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Human Resources Department

Occupational Safety & Health Unit

Lead Exposure Reduction Program

Photo of Lead Hazard Caution Tape at a Jobsite

Lead is a naturally occurring metal material that has been used since ancient times because of its availability, properties, and adaptability to many applications. Lead can be found as a solid as lead crystal or in automobile batteries, or as a liquid in paint or gasoline where it was used as a valve lubricant. It was commonly used in house paint and as the paint aged, deteriorated, or was removed it contaminated soil to become an exposure hazard. Lead has also found its way into water systems where it has contaminated drinking water and become an environmental hazard.

Lead is poisonous and can affect almost all bodily systems. Exposure typically results from inhalation or accidental ingestion (eating, drinking, and smoking) via contaminated hands, clothing, and surfaces. Workers may develop a variety of ailments, such as neurological effects, gastrointestinal effects, anemia, and kidney disease. Adults are mainly exposed to lead by breathing in lead-containing dust and fumes at work, or from hobbies that involve lead. Lead passes readily through the lungs or stomach into the blood and on to the major body organs.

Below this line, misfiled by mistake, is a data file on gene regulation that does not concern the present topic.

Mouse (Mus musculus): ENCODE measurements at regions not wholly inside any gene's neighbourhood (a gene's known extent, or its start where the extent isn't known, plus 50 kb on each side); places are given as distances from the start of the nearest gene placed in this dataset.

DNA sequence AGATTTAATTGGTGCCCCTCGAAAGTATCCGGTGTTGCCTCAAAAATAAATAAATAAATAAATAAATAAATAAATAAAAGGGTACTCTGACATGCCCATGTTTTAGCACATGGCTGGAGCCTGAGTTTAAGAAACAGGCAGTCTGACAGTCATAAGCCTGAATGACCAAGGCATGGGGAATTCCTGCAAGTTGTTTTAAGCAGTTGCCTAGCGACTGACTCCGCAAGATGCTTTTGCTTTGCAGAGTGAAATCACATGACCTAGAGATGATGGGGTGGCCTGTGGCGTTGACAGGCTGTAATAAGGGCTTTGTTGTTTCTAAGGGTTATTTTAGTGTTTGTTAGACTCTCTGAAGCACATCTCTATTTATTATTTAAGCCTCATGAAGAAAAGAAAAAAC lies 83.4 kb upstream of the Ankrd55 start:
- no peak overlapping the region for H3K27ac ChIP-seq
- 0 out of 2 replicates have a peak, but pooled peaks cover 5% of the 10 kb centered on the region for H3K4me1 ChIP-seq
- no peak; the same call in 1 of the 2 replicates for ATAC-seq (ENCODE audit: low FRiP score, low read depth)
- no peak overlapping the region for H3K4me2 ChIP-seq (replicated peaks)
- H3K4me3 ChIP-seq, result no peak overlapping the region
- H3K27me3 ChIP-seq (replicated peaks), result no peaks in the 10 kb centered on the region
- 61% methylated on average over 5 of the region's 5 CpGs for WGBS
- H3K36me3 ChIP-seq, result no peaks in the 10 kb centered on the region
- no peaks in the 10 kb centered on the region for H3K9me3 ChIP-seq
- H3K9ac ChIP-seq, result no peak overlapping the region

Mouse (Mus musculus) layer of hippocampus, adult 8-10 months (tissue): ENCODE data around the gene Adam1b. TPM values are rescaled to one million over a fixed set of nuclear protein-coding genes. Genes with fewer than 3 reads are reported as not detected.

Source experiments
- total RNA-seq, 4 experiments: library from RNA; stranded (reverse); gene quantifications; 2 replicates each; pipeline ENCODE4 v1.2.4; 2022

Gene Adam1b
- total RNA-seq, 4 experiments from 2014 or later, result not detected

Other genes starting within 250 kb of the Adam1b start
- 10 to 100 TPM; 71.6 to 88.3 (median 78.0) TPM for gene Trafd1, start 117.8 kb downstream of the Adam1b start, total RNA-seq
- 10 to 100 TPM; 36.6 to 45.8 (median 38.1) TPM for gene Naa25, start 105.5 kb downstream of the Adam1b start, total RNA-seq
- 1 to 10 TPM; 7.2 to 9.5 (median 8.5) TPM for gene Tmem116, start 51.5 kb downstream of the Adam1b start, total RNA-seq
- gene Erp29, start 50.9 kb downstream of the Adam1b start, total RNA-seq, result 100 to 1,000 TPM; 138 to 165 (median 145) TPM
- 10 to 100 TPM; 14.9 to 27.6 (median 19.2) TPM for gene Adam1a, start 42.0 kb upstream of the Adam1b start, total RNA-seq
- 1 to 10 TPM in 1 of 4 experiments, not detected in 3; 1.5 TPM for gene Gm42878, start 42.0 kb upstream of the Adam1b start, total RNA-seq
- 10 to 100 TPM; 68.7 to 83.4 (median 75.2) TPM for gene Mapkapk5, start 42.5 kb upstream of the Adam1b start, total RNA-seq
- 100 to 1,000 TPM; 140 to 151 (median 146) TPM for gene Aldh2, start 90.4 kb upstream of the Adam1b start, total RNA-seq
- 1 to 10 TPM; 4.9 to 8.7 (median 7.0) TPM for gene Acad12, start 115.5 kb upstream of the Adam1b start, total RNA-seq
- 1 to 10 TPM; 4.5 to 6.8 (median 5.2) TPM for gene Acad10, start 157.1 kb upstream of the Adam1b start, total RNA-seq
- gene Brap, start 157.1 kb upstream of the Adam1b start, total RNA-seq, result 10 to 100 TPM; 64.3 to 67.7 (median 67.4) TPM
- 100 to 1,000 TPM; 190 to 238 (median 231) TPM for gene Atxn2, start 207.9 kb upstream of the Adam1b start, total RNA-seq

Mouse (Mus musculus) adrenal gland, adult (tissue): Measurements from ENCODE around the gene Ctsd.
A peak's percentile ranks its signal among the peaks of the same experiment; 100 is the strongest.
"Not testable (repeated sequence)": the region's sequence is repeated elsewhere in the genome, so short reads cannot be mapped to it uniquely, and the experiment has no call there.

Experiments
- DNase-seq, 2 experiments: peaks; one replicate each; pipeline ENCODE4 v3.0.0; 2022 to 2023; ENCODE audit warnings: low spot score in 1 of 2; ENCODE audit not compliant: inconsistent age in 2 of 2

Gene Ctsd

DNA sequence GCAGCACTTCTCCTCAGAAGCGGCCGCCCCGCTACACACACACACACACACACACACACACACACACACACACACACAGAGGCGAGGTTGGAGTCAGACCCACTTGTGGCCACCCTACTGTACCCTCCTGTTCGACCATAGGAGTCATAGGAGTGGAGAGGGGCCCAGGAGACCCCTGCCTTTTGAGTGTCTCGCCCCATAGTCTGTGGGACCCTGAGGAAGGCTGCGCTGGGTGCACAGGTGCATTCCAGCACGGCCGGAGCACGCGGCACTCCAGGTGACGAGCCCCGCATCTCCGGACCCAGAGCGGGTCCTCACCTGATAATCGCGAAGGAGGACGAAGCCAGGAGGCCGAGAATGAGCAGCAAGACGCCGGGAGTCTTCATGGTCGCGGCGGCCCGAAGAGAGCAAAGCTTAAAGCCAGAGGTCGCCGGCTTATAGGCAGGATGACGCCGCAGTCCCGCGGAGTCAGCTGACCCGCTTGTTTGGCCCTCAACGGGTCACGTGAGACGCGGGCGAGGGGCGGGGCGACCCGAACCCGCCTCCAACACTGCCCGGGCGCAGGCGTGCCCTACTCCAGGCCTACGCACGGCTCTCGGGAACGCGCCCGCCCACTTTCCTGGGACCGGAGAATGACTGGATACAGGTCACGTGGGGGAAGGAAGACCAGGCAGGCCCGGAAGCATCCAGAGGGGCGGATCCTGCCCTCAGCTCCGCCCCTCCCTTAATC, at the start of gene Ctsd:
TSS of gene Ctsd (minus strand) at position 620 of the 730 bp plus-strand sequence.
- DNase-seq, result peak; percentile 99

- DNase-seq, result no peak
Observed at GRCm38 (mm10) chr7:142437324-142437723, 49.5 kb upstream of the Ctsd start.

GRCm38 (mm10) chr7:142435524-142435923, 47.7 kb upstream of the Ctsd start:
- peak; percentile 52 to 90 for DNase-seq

Because of its toxicity, it is now highly regulated. Employers are required to protect workers from inorganic lead exposure under OSHA lead standards covering general industry (1910.1025), shipyards (1915.1025), and construction (1926.62).  The lead standards establish a permissible exposure limit (PEL) of 50 µg/m3 of lead over an eight-hour time-weighted-average for all employees covered. The standards also set an action level of 30 µg/m3, at which an employer must begin specific compliance activities.

To get more information on the applicability of this program for a specific County operation please contact the corresponding departmental Safety Coordinator.

For further information on specific regulatory guidelines please refer to the link(s) below.

Federal OSHA Lead Information

Cal-OSHA Lead Regulations (General Industry)

Cal-OSHA Lead Regulations (Construction)

Cal-OSHA Fact Sheet (Construction)

Centers for Disease Control (Lead Site)

Environmental Protection Agency Lead Information

National Institute of Occupational Safety and Health (Lead Site)